In 1959 physicist Gilbert Plass warned in Scientific American that increasing concentrations of carbon dioxide in the atmosphere was causing climate change. In 1965 President Lyndon Johnson warned Congress of the risk. In 1979 the U.S. National Academy of Sciences warned against a wait-and-see attitude (pdf).
But we have waited. And now most of us see. Increasing concentrations of greenhouse gases are changing the climate. And a new report from the U.S. National Research Council argues—again—that we urgently need a national approach to reducing that pollution since its impacts will be with us for hundreds or even thousands of years.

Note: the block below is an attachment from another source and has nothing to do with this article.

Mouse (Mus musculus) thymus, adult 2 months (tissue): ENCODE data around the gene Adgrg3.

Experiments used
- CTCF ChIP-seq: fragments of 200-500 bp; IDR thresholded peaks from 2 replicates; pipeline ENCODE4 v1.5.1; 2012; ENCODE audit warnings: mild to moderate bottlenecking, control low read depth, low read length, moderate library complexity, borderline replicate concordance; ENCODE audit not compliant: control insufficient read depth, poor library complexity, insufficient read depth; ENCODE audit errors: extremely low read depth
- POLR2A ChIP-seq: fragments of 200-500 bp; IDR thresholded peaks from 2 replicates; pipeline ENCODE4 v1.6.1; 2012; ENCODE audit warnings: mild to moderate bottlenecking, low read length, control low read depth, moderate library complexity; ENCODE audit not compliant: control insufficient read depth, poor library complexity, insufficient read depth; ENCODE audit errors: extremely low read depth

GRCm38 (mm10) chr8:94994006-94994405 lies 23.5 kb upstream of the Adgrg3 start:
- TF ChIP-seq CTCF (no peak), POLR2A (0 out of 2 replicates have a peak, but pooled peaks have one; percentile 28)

One possibility is to make polluters pay for the cost of greenhouse gas emissions. For example, a tax on fossil fuel burned would spur investment in cleaner energy technologies, such as renewables or nuclear power.
Other nations will also have to reduce such pollution. But this latest report suggests that if the U.S. reduces its emissions, we're in a better position to influence others, such as China, to do the same. One thing remains clear—the time for waiting is over.
[The above text is an exact transcript of this podcast.]